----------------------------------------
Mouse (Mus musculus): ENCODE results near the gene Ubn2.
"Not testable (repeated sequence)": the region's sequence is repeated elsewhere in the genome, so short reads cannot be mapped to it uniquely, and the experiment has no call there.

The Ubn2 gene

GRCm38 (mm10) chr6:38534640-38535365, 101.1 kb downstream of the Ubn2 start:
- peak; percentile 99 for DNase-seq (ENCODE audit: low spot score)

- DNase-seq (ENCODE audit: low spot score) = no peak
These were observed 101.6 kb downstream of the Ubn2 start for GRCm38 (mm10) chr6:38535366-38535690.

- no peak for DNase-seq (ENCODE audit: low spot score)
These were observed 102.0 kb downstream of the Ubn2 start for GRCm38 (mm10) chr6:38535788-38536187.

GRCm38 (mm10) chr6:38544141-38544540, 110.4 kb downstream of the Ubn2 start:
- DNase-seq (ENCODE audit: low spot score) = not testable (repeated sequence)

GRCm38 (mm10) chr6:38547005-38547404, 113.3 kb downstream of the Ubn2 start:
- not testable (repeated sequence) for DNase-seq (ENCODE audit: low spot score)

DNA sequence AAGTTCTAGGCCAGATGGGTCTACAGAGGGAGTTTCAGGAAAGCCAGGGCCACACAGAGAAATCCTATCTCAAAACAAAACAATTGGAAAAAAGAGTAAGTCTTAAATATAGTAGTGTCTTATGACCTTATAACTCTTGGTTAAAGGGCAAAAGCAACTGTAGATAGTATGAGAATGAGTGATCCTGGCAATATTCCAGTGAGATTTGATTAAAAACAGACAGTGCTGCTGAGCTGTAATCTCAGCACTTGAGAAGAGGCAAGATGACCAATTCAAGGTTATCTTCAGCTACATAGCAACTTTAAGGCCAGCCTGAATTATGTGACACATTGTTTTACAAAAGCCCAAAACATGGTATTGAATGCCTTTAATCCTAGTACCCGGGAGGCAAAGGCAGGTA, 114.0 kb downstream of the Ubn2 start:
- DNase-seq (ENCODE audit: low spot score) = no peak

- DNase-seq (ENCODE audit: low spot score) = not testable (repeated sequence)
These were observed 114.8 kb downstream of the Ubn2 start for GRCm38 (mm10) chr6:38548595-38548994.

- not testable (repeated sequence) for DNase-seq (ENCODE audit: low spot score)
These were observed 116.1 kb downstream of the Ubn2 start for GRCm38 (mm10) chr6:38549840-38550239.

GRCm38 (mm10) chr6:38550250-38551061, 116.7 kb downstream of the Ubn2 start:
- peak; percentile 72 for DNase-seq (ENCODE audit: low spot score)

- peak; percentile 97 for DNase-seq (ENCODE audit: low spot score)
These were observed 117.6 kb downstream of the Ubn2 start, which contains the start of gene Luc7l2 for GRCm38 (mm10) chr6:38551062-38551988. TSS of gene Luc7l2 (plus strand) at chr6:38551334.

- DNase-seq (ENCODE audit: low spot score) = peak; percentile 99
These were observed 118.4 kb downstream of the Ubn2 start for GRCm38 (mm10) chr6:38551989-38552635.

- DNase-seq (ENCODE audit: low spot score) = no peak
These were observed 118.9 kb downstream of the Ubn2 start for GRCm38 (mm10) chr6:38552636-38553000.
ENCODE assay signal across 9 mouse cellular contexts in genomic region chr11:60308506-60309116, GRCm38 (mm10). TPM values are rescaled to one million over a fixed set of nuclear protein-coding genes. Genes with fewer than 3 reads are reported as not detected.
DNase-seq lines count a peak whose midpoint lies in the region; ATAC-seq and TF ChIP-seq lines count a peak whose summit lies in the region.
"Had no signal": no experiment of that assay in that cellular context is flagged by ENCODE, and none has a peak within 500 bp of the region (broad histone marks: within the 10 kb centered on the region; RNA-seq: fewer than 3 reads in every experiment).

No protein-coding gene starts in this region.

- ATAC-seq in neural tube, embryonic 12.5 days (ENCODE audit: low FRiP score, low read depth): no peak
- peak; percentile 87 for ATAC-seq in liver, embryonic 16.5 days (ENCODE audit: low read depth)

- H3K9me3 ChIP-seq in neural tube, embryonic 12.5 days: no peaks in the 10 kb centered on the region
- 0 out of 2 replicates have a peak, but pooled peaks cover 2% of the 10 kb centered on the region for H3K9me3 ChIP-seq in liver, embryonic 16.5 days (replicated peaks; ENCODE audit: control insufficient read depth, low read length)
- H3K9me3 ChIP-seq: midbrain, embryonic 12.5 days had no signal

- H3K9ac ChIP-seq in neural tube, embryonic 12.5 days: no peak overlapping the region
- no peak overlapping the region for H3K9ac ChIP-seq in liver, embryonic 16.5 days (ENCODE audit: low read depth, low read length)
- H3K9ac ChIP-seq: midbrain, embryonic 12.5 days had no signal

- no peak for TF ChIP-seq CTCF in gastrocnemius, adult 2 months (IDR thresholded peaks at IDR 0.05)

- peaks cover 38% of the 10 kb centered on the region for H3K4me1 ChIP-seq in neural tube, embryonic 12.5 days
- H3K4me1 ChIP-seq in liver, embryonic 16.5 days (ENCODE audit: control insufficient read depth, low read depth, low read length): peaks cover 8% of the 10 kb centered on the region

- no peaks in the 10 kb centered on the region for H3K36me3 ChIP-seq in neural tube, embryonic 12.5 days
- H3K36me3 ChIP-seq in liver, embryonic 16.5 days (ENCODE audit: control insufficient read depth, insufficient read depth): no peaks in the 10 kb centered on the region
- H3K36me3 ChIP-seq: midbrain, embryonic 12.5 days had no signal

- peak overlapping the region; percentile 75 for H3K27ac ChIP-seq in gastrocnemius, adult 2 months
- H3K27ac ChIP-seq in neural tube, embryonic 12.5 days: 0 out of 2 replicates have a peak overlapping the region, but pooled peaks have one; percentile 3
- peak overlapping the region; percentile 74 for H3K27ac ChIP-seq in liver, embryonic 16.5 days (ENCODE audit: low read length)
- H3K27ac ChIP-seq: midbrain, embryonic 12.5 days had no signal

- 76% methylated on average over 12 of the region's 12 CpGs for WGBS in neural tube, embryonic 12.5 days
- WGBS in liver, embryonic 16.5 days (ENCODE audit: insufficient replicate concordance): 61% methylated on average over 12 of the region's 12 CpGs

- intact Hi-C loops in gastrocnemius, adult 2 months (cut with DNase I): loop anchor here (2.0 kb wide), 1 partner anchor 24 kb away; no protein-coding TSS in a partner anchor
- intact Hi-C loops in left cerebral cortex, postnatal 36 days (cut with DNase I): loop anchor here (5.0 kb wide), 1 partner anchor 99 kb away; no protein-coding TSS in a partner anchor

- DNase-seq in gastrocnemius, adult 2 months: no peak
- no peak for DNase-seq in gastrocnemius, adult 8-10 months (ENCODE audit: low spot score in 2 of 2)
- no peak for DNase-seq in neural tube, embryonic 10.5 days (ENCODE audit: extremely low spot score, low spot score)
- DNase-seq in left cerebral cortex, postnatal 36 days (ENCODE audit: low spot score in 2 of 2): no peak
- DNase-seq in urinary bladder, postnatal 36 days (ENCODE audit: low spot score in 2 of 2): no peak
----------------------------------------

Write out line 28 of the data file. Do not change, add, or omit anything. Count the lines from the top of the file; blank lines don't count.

ENCODE assay signal across 9 mouse cellular contexts in genomic region chr11:60308506-60309116, GRCm38 (mm10). TPM values are rescaled to one million over a fixed set of nuclear protein-coding genes. Genes with fewer than 3 reads are reported as not detected.